Fredrick Douglass and David Crockett

Topics: Slavery in the United States, Davy Crockett, Frederick Douglass Pages: 3 (1086 words) Published: February 7, 2013
Fredrick Douglass and David Crockett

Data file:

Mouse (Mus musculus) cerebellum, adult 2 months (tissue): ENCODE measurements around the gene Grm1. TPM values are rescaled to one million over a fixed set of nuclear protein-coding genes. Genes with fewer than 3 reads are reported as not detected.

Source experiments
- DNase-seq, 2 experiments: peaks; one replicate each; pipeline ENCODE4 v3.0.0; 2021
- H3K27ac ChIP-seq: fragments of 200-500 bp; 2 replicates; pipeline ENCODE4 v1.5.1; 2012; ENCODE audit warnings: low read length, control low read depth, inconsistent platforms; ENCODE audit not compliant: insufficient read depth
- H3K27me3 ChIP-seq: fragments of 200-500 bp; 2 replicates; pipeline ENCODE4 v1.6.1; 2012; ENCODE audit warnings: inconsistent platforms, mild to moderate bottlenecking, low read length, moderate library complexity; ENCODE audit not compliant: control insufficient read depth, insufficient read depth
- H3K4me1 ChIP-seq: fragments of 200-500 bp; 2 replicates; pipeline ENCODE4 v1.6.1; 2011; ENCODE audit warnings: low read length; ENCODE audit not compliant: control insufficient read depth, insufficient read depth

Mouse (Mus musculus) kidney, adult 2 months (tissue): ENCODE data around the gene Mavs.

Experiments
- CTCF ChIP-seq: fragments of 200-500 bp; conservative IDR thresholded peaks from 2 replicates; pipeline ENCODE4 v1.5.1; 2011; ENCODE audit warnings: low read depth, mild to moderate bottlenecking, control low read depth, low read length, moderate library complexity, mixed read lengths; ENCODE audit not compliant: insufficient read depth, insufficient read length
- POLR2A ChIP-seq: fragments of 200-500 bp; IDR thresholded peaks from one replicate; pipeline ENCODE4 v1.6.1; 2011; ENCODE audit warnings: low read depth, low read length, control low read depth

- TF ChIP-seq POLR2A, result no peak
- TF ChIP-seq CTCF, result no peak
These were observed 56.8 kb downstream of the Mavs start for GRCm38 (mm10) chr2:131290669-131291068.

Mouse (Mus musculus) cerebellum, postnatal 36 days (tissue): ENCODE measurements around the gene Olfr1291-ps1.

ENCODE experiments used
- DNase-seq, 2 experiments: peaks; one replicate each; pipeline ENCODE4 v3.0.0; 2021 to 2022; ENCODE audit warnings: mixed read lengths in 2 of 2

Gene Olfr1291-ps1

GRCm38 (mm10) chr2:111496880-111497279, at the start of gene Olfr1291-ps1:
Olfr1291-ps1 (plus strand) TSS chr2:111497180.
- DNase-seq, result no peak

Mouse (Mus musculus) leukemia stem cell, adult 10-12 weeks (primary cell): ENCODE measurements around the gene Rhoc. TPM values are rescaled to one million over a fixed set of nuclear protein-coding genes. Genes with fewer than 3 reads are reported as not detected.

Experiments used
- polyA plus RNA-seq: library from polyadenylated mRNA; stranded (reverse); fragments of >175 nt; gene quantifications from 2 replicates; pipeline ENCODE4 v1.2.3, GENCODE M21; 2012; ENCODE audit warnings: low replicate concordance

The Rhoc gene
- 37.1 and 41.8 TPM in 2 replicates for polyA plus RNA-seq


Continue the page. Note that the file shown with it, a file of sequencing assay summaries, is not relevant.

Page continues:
Frederick Douglass and David Crockett were both brought up in completely different circumstances and had completely different paths in life; however they both shared common beliefs, values and experiences. Frederick Douglass was born a slave in the state of Maryland, and eventually escaped slavery in the year 1938. Douglass was a strong believer in the equality of all people. He was often quoted saying "I would unite with anybody to do right and with nobody to do wrong." David crocket was a white American, who was born in Tennessee. He was the fifth of nine children, and childhood was filled with adventures. He was later known for his involvement in politics, literature and the government. He had strong beliefs in independence. He was well known for sharing his beliefs with the world without hesitation. The struggles that both of these men endured helped shape them into the historical figures we know today, though their lives were so diverse, there morals and standards are strongly related of one another. David Crockett’s childhood was filled with adventure and struggles. One of the most defining moments in David’s life occurred around the age of twelve. David’s father suggested to a man that was traveling over 300 miles with a large stock of cattle, that David assists him on his trip. The man agreed to this and so young David and the Old Dutch man set off on this long journey. When they arrived to their destination the man seemed very pleased with David’s assistance and insisted that he stay and not return to his family. David obeyed the man, but with a weary heart. He eventually returned to his family by getting a ride home without the consent of the Old Dutch man. I think this was a turning point in the life of David Crockett, because it taught him the value of hard work, family, and also the harsh realities of other people. It taught him that not all men were to be trusted. Fredrick Douglass also learned this the hard...
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